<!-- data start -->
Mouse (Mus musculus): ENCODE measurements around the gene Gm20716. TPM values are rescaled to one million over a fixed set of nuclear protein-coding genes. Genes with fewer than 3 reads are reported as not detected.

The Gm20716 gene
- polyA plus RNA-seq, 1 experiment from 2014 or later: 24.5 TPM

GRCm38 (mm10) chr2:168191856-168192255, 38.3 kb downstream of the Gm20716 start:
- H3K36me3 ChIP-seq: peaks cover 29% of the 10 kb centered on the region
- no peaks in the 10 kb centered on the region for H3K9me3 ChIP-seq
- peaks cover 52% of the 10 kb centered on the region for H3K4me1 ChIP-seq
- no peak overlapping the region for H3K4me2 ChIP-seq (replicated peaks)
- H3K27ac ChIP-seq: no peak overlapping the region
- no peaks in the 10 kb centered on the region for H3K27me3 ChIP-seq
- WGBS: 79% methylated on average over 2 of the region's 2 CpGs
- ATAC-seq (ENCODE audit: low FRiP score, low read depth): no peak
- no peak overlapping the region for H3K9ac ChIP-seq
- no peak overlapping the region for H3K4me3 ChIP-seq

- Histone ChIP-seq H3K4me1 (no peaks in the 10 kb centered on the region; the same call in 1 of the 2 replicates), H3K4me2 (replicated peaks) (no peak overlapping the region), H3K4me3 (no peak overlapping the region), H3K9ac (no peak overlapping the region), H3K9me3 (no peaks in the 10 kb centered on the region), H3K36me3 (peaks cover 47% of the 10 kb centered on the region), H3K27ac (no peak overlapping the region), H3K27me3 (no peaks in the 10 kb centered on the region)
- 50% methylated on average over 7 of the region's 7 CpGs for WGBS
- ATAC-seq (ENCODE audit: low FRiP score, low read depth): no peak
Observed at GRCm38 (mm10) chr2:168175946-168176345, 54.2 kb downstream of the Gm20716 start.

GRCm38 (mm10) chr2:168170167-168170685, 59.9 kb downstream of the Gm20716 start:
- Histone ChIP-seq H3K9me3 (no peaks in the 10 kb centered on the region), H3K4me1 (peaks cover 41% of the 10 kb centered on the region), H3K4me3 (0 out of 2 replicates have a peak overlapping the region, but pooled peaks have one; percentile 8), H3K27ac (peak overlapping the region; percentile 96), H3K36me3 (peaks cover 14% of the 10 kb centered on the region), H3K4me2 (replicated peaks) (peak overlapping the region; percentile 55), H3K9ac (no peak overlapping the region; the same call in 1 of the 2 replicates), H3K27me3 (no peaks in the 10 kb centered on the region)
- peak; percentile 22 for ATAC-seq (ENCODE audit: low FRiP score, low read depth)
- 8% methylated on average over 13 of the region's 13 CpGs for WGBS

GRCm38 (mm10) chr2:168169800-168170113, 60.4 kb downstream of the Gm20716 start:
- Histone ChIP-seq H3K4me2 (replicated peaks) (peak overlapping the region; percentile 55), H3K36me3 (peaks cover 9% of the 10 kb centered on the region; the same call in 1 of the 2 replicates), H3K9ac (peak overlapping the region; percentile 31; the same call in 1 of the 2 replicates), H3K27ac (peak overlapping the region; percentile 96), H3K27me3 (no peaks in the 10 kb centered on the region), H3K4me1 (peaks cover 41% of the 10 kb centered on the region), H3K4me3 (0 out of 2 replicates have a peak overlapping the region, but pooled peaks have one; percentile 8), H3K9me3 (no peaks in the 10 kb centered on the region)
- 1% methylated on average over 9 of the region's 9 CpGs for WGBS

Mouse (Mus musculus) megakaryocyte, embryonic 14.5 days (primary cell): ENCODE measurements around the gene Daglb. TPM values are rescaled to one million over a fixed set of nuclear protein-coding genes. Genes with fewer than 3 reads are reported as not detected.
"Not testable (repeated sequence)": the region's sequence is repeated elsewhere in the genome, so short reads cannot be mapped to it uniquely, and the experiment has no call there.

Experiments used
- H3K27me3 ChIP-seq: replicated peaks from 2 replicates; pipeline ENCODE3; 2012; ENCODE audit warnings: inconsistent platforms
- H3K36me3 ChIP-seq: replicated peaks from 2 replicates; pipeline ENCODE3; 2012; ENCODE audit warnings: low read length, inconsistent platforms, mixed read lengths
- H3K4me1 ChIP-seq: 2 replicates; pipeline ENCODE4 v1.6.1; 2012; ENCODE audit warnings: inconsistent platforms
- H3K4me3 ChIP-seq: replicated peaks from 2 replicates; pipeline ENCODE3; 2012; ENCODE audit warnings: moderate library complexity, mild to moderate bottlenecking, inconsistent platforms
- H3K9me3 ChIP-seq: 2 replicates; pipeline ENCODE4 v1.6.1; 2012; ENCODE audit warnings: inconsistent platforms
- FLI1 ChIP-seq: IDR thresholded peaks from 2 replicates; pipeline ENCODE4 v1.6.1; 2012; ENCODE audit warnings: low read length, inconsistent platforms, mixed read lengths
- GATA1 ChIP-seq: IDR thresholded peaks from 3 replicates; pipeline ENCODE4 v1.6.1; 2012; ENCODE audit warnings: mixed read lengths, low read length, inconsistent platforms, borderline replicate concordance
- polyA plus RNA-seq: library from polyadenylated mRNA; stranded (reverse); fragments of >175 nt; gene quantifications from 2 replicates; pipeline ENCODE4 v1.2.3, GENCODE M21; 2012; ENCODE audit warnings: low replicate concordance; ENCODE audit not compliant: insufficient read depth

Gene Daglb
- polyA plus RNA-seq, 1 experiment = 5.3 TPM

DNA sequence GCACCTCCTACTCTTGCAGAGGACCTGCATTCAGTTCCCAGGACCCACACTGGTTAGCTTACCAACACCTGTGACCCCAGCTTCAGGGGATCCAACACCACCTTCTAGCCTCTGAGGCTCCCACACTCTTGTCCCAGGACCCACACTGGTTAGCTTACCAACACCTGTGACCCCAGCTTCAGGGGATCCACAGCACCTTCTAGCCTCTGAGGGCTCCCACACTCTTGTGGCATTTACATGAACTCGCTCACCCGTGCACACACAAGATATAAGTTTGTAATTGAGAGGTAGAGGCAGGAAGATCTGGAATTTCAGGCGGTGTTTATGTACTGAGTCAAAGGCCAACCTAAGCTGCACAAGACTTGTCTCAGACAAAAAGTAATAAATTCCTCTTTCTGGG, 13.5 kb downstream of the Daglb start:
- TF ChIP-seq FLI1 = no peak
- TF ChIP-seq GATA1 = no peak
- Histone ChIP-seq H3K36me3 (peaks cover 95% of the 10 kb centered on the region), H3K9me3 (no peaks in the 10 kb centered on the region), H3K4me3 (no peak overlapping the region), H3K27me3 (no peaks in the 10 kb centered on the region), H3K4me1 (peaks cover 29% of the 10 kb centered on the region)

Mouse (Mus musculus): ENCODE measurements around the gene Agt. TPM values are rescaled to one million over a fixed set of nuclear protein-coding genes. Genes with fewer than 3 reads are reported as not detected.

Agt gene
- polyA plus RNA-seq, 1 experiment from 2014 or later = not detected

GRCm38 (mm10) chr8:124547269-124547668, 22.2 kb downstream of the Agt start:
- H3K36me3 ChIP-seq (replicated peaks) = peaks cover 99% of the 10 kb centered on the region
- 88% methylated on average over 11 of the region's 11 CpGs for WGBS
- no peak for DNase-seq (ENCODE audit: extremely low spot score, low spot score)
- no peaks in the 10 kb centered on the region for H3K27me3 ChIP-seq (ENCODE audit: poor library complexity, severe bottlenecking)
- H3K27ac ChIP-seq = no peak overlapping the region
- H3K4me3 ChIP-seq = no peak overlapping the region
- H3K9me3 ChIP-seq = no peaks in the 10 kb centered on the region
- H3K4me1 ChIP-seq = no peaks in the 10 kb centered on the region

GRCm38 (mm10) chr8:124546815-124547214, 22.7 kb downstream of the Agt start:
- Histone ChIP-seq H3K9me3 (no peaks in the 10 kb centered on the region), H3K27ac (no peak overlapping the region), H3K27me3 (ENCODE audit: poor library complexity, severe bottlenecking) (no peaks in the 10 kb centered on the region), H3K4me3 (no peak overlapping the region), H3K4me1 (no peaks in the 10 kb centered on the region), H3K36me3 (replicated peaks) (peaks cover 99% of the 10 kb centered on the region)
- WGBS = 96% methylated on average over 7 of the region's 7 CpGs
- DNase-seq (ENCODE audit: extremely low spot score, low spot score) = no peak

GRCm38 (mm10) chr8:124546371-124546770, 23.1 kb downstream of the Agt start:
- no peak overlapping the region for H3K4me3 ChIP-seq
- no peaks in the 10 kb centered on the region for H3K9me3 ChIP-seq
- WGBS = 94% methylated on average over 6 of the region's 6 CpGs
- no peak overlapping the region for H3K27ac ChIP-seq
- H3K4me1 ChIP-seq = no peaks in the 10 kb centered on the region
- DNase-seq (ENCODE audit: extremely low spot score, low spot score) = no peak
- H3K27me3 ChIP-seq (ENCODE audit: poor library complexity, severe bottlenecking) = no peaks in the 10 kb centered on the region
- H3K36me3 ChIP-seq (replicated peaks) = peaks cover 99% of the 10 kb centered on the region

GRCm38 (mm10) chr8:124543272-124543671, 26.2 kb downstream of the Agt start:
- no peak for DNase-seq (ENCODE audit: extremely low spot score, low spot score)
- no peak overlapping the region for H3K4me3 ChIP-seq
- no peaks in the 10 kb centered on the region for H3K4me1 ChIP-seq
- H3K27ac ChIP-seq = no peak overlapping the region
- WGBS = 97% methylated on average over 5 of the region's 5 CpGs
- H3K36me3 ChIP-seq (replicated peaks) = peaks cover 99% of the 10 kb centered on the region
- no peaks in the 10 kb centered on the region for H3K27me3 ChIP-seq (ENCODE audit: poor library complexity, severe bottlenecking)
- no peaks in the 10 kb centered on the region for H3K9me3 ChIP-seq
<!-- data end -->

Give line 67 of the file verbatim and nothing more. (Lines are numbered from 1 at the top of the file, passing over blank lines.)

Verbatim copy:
- H3K36me3 ChIP-seq (replicated peaks) = peaks cover 99% of the 10 kb centered on the region